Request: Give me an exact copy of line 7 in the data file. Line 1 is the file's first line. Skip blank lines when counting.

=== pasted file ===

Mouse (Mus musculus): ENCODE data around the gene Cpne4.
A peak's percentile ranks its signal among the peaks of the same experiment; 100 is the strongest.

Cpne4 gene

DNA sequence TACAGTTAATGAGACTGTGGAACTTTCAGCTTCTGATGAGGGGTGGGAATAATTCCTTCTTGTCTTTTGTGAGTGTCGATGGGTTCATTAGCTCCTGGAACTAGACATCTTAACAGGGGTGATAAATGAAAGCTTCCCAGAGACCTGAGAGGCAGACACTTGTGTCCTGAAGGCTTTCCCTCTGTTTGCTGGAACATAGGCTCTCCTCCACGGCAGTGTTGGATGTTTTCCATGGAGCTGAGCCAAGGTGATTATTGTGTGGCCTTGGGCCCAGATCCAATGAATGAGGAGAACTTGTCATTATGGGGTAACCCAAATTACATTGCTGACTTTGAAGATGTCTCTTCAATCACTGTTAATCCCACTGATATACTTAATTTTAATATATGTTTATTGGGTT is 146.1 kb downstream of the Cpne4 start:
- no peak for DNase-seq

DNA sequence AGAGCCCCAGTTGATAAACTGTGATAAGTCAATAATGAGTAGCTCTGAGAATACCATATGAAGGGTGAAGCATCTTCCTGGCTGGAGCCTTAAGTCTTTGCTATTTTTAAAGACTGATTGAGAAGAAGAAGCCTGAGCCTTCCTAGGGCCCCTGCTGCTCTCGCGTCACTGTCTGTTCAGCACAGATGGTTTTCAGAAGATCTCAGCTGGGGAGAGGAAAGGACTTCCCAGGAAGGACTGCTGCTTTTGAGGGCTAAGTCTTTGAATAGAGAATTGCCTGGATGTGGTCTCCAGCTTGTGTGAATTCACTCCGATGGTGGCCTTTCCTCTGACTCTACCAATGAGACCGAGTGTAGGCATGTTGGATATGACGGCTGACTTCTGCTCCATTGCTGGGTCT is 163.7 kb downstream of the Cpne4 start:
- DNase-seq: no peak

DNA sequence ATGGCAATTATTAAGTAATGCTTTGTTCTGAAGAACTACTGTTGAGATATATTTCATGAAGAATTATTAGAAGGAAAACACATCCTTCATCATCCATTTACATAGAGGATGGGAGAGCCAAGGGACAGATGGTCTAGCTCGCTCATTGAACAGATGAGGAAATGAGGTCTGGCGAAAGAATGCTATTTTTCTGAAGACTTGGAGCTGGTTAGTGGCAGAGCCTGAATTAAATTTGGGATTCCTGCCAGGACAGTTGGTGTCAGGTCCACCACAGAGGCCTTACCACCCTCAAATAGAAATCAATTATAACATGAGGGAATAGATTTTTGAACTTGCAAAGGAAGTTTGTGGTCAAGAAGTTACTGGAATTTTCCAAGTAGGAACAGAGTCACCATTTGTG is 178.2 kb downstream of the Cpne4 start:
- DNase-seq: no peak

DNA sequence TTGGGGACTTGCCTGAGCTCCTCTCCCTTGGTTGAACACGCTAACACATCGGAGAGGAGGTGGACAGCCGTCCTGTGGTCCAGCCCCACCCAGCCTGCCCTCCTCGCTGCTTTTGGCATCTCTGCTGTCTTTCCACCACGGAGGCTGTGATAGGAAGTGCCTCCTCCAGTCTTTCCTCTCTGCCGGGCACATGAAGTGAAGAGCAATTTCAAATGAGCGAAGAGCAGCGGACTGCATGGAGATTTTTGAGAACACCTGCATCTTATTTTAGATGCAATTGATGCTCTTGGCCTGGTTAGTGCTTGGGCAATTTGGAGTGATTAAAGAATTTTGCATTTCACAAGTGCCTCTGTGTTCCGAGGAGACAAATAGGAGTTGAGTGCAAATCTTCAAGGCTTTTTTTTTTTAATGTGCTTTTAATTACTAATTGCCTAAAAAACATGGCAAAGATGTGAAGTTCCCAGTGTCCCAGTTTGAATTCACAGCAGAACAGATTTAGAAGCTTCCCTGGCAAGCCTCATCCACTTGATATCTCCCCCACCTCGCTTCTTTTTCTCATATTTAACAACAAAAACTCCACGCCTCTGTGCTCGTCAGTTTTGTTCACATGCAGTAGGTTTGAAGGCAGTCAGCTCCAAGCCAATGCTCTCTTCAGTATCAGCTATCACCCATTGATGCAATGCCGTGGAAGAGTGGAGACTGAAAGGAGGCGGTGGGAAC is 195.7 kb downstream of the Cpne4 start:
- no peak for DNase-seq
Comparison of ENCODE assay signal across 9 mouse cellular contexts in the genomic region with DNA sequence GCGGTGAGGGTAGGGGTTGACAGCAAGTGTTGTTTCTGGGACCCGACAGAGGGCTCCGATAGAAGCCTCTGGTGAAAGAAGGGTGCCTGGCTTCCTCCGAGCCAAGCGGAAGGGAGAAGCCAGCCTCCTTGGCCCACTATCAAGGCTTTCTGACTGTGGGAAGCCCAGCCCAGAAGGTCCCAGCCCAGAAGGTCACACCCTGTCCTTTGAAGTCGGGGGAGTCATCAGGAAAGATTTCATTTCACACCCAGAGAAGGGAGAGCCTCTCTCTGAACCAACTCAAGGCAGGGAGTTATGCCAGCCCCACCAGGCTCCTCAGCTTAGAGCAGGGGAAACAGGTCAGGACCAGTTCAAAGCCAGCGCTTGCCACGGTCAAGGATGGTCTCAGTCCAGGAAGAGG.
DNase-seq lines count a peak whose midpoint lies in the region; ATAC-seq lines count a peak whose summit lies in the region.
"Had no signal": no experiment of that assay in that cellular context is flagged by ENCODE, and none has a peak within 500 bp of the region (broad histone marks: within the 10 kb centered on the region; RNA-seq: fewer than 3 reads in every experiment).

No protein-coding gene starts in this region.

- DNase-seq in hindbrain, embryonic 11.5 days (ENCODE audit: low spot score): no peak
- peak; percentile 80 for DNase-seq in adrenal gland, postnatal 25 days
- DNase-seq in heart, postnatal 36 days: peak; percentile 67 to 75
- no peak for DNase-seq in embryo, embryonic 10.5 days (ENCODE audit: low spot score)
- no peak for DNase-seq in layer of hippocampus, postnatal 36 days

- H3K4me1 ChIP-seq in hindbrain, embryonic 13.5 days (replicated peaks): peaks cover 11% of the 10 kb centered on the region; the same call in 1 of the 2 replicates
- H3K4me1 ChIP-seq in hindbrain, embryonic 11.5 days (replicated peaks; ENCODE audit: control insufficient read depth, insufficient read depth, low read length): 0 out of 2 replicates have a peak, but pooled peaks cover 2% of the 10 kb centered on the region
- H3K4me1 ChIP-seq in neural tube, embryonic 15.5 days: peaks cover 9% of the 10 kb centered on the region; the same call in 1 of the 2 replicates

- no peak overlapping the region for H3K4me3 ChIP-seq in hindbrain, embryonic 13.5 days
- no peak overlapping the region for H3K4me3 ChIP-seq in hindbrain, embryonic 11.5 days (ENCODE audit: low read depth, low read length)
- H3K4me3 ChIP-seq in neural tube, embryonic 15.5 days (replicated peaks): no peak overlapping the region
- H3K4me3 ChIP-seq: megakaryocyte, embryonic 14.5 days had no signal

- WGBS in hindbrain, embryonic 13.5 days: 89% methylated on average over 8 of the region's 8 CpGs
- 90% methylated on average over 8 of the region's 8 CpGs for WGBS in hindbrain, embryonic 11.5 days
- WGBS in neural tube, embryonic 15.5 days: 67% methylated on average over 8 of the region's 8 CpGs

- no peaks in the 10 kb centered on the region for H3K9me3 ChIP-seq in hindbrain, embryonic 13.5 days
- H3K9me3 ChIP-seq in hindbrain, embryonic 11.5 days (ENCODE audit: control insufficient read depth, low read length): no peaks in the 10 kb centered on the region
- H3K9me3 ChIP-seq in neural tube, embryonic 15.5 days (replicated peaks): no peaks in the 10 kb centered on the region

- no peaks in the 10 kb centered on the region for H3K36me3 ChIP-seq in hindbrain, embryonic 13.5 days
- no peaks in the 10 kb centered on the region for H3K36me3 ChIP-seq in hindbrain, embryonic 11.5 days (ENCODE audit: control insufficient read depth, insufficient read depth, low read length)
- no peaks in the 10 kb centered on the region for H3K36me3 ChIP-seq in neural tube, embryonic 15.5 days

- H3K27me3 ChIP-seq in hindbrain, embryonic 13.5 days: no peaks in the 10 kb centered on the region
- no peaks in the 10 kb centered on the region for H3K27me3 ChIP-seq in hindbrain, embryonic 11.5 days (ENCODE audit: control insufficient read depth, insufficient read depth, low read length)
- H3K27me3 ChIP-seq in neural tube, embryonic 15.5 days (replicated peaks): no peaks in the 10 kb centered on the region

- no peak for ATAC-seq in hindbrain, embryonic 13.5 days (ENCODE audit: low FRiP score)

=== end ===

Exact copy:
- DNase-seq: no peak